What you need to know:
- The COP28 president-designate also outlined his expectations for COP28, emphasising its significance as the last opportunity to keep the 1.5-degree goal within reach.
The COP28 presidency has expressed optimism that the December climate summit will move the loss and damage agenda forward and ensure that countries convert pledges into actions.
While meeting European Union Energy and Environment Ministers to discuss the plans and objectives for the upcoming COP28 conference, Dr Sultan Al-Jaber, the president-designate, maintained that the presidency was committed to ensuring a just energy transition that makes finance accessible to all, particularly in the Global South, to address climate.
“I am encouraged to believe that donors will finally meet the $100 billion commitment this year and we also need to operationalise the loss and damage fund this year. We need to streamline and simplify access to climate finance and find new and scalable mechanisms to channel substantial private sector investment into the Global South,” said Dr Al-Jaber.
On how to finance the energy transition, he said: “We need to streamline and simplify access to climate finance and find new and scalable mechanisms to channel substantial private sector investment into the Global South. This will require multi-lateral lenders to lower risk and attract private finance at the scale and scope needed.”
At COP27 in Sharm el-Sheikh, President William Ruto, who spoke on behalf of the continent, called out the global west over what he described as ‘skirting around issues and delay tactics’ in sorting out regions such as Africa who bear the biggest brunt of the impacts of climate change. Dr Ruto told delegates that by 2050, climate impacts could cost African nations $50 billion annually.
This is why President Ruto believes that the continent should pursue a more assertive climate agenda that strengthens food, energy infrastructure and development.
Dr Al-Jaber further emphasised the critical importance of a successful global stocktake, highlighting the urgent need for a major course correction to reduce global emissions by 43 per cent by 2030 and accelerate the energy transition.
“We cannot achieve a global transition without the support of Europe and the European Union (EU).”
On actions to facilitate the expansion of renewables, Dr Al-Jaber called for “accelerating projects and related infrastructure, expanding power-grid connections, increasing investment in technologies like storage and increasing energy efficiencies.”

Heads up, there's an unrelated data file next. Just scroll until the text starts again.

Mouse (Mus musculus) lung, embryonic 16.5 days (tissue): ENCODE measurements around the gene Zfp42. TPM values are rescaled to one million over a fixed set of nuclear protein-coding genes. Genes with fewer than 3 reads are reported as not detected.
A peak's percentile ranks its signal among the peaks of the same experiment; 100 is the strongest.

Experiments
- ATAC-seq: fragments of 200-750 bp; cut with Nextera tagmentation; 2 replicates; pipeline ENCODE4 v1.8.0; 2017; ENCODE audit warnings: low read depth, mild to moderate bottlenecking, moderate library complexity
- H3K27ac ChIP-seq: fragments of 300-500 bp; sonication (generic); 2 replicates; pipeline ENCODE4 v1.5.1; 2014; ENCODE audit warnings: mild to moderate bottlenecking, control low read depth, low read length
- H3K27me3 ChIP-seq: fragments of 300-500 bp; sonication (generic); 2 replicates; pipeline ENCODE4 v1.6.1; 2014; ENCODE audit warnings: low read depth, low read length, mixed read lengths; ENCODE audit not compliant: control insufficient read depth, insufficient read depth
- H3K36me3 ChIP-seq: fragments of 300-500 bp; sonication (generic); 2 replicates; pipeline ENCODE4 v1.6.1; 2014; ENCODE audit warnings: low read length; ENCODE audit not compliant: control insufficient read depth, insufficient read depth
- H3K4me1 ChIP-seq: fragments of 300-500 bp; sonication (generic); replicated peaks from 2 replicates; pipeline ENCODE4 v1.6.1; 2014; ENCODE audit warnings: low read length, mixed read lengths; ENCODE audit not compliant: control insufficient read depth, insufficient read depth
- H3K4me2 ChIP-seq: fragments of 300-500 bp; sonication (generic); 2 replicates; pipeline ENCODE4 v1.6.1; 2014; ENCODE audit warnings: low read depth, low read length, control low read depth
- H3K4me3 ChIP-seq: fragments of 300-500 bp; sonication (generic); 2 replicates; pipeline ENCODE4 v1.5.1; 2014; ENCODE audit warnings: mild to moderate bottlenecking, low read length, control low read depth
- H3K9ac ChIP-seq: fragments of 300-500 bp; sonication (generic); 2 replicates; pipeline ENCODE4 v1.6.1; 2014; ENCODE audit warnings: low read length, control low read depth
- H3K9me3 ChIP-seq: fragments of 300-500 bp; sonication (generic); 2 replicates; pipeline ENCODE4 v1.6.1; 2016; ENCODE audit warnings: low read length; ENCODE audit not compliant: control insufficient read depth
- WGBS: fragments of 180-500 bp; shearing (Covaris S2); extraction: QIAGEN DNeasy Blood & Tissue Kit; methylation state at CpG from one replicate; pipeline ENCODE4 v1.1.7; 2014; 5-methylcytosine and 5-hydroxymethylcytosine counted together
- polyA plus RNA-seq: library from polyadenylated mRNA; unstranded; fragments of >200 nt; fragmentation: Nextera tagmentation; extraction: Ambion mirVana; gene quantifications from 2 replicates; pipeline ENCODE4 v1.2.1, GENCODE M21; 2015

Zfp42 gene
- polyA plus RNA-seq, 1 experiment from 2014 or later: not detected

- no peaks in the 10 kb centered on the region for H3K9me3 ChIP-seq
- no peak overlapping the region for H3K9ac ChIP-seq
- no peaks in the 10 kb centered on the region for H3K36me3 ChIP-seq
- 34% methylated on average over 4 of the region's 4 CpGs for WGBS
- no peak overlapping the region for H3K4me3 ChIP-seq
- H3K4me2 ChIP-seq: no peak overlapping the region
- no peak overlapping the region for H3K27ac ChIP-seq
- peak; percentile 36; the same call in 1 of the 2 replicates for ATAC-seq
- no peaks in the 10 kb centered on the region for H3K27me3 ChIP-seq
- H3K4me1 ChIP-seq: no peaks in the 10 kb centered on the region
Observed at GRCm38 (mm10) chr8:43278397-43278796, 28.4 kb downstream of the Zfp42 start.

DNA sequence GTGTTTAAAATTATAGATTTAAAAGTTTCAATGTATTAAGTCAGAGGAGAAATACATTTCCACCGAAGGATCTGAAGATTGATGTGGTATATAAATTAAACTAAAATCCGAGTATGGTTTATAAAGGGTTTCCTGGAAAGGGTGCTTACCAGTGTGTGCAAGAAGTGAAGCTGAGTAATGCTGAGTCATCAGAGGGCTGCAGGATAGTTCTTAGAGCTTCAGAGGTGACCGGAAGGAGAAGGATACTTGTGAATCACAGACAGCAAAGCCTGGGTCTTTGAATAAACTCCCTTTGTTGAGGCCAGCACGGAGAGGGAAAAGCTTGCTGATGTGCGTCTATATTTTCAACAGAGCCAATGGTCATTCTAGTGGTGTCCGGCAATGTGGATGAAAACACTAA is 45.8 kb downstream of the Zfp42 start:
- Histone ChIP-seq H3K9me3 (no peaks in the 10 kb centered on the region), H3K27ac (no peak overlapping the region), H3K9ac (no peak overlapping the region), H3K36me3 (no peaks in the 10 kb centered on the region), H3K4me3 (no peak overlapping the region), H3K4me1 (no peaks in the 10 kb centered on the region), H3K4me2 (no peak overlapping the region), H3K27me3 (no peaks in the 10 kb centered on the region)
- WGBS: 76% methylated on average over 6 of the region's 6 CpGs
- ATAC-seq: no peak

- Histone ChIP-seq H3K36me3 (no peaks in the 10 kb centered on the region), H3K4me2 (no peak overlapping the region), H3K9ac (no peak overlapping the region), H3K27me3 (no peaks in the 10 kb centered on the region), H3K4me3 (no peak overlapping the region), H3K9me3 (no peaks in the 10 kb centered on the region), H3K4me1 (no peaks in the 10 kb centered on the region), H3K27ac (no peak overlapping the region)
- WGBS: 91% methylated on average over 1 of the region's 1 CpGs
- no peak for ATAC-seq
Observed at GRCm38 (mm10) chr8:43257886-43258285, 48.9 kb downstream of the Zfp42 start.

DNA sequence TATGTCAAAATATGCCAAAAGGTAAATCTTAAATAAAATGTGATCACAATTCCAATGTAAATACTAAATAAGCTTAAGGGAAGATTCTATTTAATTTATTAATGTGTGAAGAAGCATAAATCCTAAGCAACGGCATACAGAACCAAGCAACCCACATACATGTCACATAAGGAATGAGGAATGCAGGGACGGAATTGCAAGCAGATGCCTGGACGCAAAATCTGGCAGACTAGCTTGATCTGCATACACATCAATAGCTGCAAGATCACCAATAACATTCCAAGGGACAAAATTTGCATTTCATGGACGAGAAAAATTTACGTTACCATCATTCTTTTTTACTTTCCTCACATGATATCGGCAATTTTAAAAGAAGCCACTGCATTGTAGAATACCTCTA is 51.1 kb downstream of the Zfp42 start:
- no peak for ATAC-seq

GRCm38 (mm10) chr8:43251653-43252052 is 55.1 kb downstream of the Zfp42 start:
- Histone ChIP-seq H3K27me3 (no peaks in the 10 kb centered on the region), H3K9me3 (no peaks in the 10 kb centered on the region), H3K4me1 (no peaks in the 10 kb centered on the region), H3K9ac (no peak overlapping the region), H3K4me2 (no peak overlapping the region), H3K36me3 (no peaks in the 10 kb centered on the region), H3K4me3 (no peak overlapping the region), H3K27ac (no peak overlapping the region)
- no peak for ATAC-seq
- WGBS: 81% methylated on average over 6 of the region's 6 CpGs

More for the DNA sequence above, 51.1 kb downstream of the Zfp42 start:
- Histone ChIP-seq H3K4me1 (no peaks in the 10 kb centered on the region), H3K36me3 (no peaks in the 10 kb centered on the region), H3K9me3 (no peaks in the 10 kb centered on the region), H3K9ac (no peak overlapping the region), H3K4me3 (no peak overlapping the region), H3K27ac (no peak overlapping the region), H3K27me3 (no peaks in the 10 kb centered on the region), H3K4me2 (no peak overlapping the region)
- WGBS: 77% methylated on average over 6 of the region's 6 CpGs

The COP28 delegation went ahead to engage with EU representatives and ministers as they sought support on global stocktake, climate finance, international financial institution reform, renewables and hydrogen.
The COP28 president-designate also outlined his expectations for COP28, emphasising its significance as the last opportunity to keep the 1.5-degree goal within reach.
“We have seven years to make a 43 per cent reduction in global carbon emissions in order to keep 1.5C within reach. At the same time, we will see a dramatic increase in energy demand as the global population rises, “he pointed out.
“The need for robust, sustainable growth while dramatically reducing emissions is the critical challenge of our century. A system-wide transformation of entire economies is required.”
To achieve the energy transition, Dr Al-Jaber stressed the need to triple global renewable energy sources in both domestic and international arenas. He also highlighted his invitation to Parties to unite behind the world’s first Global Renewables Pledge while reiterating the call to action he made at OPEC last week to oil and gas producing countries and companies to align around net zero methane emissions by 2030 and net zero by or before 2050.
He further urged EU Member States to take the necessary steps to expand renewable capacity such as “accelerating permitting for projects and related infrastructure, expanding power-grid connections, increasing investment in technologies like storage and increasing energy efficiencies.”
“No one has all the answers, and there is no one-size-fits-all solution, but by working together, we can make history together. COP28 must be a COP of Action and a COP for All if we are to deliver the game-changing transformation that the world needs,” the president-designate told the delegation.